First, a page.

After initial diagnosis, patients with a tarsal navicular stress fracture will typically undergo a period of rest and immobilization, with follow-up imaging to monitor the healing process. The choice of imaging for follow-up will depend on the initial findings and the healthcare provider's clinical judgment.

The correct diagnosis and treatment plan for a tarsal navicular stress fracture are crucial for optimal recovery from a complete fracture and for the prevention of complications such as nonunion or chronic pain.

Navicular stress fracture test example (sample)

Our Navicular Stress Fracture Test template serves as a pivotal resource for healthcare professionals, akin to how the Workout Planner template empowers fitness coaches to structure exercise programs. It outlines a well-organized approach for diagnosing navicular stress fractures, detailing essential diagnostic steps, from clinical evaluation to imaging studies.

This template also provides a systematic blueprint, ensuring comprehensive and goal-oriented assessments tailored to meet the specific diagnostic objectives of each patient. This guide allows medical practitioners to achieve thorough and precise evaluations, facilitating accurate diagnoses and effective monitoring.

Download this free navicular stress fracture test example here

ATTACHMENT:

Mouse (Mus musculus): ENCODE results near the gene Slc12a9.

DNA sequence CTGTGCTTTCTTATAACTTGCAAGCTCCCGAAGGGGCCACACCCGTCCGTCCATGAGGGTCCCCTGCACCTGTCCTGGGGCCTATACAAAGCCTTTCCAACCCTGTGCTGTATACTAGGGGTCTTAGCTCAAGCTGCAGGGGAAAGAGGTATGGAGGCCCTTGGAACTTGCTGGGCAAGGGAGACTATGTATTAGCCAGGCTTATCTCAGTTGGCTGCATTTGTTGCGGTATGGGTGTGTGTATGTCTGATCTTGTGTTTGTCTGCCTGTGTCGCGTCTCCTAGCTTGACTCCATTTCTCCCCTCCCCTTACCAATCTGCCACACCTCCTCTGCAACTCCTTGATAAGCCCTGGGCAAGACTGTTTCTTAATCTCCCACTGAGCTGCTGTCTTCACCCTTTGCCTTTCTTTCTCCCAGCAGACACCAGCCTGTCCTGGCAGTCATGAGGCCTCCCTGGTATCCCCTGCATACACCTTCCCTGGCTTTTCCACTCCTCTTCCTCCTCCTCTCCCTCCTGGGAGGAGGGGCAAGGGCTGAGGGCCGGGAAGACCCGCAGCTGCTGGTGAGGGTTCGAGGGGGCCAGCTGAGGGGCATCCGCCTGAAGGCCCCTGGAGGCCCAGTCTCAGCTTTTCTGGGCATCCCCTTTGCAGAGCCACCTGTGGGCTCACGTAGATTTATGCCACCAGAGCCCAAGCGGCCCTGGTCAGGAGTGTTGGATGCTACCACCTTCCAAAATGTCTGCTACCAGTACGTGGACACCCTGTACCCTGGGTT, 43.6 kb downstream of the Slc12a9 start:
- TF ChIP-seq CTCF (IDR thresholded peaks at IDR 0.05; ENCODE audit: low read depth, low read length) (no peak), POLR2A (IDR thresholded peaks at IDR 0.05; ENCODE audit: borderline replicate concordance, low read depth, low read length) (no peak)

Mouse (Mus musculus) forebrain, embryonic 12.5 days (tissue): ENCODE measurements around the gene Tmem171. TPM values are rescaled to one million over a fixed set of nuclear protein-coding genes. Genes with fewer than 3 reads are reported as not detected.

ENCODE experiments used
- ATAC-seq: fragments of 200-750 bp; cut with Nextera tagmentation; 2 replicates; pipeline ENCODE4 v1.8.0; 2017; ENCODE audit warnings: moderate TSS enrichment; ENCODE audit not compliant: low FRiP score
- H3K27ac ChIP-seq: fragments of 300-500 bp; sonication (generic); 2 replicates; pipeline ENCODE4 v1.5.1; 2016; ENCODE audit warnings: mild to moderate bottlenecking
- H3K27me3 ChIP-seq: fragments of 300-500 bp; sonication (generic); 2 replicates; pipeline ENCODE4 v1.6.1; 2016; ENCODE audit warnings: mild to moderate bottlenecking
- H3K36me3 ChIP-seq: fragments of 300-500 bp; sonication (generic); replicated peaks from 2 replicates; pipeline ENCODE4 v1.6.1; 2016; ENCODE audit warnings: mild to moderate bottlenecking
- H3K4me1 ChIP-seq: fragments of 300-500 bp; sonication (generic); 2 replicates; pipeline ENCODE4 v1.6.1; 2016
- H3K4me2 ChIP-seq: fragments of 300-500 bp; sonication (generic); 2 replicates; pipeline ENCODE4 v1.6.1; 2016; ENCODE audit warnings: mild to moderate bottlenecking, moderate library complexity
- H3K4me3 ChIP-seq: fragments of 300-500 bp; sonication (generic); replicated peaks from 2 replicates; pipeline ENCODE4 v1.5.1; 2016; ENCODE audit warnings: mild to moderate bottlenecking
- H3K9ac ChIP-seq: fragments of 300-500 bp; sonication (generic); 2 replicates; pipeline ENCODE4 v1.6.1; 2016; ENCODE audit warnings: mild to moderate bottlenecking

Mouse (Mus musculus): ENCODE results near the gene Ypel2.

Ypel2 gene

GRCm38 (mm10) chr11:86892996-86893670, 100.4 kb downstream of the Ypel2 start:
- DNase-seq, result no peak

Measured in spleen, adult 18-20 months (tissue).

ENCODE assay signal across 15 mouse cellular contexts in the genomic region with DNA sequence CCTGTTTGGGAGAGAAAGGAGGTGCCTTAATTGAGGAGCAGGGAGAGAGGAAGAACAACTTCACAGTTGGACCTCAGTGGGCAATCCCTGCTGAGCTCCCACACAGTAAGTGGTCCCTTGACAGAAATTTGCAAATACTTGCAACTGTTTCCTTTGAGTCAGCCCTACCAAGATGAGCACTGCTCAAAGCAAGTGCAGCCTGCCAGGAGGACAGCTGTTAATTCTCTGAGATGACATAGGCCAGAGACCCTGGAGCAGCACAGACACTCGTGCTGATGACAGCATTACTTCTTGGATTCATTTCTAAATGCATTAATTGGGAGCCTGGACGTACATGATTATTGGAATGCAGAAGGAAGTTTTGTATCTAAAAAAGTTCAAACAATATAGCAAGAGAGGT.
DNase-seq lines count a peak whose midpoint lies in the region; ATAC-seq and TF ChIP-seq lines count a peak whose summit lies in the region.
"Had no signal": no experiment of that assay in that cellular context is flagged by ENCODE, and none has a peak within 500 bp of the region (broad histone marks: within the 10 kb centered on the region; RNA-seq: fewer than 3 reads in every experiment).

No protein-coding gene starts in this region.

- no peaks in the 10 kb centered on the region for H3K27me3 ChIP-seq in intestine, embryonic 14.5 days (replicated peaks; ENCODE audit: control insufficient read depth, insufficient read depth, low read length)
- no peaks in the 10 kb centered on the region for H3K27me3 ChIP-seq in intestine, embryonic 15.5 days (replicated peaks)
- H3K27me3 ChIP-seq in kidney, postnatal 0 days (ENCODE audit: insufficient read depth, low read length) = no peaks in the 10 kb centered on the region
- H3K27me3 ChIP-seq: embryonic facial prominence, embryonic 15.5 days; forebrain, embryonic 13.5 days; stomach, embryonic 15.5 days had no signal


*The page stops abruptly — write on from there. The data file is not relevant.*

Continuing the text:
Navicular stress fracture test example (sample)

Treatment of navicular stress fractures

Treating navicular stress fractures typically involves a combination of rest, immobilization, and rehabilitation to ensure proper healing and to prevent future injuries. The treatment approach may vary depending on the severity of the fracture:

  1. Rest: Avoid activities that put stress on the foot, such as running or jumping, to prevent further injury and allow the bone to heal.
  2. Immobilization: Wearing a cast or a protective boot helps to stabilize the foot and relieve stress on the navicular bone. The duration of immobilization can vary, but it often lasts for several weeks.
  3. Physical therapy: After the immobilization period, physical therapy may be recommended to restore strength, flexibility, and range of motion. Therapists can also improve gait and balance to reduce the risk of re-injury.
  4. Gradual return to activity: Resuming sports or physical activities should be gradual and guided by a healthcare professional to ensure the foot has adequately healed.
  5. Pain management: Over-the-counter pain relievers, such as ibuprofen or acetaminophen, can help manage pain and inflammation. Always consult with a healthcare provider before starting any medication.